• Joseph Hansom, architect of Arundel Castle, also designed the London black cab
  • England’s first onshore casino opened in Brighton in 1962 at the Metropole Hotel
  • Chichester Cathedral is the only example of a cathedral with a hospital attached (St Mary’s)
  • John Logie Baird first demonstrated television in 1926, in a house in Hastings
  • Bexhill on Sea hosted Britain’s first motorsport racing event in 1902
  • Fishbourne is the largest excavated Roman site in the UK covering six acres
  • The world’s oldest bell can be found at St Botolph’s in Hardham
  • Author, playwright and wit Oscar Wilde wrote The Importance of Being Ernest in Worthing


Sussex is well connected to the rest of the country by a very good road and rail network. The main artery into the county is the M23 that leads to the London Orbital M25 which filters traffic in from all across the south east. The A27 runs parallel to the coast from east to west, serving Eastbourne, Chichester and all in between.

The rail network is very comprehensive and you can be in Brighton from London in around 90 minutes, or Hastings in a similar time. You can reach all the coastal towns and many of the inland towns with ease from outside the county. There is also a comprehensive Stagecoach operated bus service across the county, with National Express coaches stopping at most major towns and some villages.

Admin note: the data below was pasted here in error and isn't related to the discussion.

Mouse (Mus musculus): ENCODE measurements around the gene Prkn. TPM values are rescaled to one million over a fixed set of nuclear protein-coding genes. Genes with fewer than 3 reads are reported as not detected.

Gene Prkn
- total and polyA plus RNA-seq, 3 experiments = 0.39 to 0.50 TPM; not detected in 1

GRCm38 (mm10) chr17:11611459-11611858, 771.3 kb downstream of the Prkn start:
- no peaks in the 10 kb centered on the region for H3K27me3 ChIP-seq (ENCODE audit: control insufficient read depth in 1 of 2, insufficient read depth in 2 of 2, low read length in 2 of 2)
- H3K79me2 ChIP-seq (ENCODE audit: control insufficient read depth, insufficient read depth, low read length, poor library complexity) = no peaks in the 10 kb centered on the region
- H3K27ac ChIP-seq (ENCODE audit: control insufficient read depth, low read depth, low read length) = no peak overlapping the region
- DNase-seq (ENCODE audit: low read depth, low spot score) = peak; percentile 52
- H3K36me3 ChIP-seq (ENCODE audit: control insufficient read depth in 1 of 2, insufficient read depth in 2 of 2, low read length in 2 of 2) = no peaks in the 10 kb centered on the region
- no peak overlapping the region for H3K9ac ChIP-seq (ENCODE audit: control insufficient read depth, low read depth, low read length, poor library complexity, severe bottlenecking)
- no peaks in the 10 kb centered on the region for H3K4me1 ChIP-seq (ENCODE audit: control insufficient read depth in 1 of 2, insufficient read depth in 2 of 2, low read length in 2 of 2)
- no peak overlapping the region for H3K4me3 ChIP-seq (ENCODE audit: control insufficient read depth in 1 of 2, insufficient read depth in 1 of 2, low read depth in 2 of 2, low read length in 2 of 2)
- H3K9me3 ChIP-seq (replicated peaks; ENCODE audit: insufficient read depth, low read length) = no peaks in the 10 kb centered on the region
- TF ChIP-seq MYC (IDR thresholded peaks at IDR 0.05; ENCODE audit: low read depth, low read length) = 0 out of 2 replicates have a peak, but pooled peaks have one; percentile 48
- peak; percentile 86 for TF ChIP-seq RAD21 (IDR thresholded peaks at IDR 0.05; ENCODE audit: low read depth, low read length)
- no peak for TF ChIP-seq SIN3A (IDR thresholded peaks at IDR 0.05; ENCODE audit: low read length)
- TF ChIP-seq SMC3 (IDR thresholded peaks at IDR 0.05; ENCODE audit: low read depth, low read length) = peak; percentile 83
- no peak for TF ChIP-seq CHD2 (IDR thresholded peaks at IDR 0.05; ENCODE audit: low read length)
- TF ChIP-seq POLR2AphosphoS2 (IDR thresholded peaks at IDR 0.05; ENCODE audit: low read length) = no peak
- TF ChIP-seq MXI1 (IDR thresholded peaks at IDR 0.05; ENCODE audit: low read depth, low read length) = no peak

Stay in a cottage in Sussex

Experience everything in this guide and more with a wonderful holiday to Sussex – a great staycation destination all year round. Whether you’re after a holiday by the sea or a break in the heart of the countryside, you’ll find your perfect break among our collection of Sussex cottages.

Perfect for families: Chenies, Middleton-on-Sea – sleeps 16

Complete with direct access on to the beach, a swimming pool, hot tub and tonnes of space both indoors and out, it doesn’t get better than this when choosing a property perfect for family gatherings. 

Perfect for couples: The Sir Paul Gooderham, Bodiam – sleeps 2

This quirky showman’s carriage is the perfect little retreat for couples to enjoy a few days away, just the two of them. With beautiful views of Bodiam castle and an on-site café, you’ll hardly have to venture far from the property. 

Perfect for dog lovers: Elsie Cottage, Northiam – sleeps 2 

This period cottage is located in a characterful village in the heart of the Sussex countryside. Offering a beautiful spot for you and your pooch to start daily walks, it also has a beautiful courtyard garden for you to relax in the afternoon sunshine.  

Our cottages in Sussex cottages come in all shapes and sizes, whether visiting as a family, a couple or you need somewhere that's dog friendly. You can also choose between beautiful cottages on the coast to peaceful rural retreats.

Disclaimer: Whilst every effort has been made to ensure the accuracy of the information at the time of writing, please ensure you check carefully before making any decisions based on the contents within this article.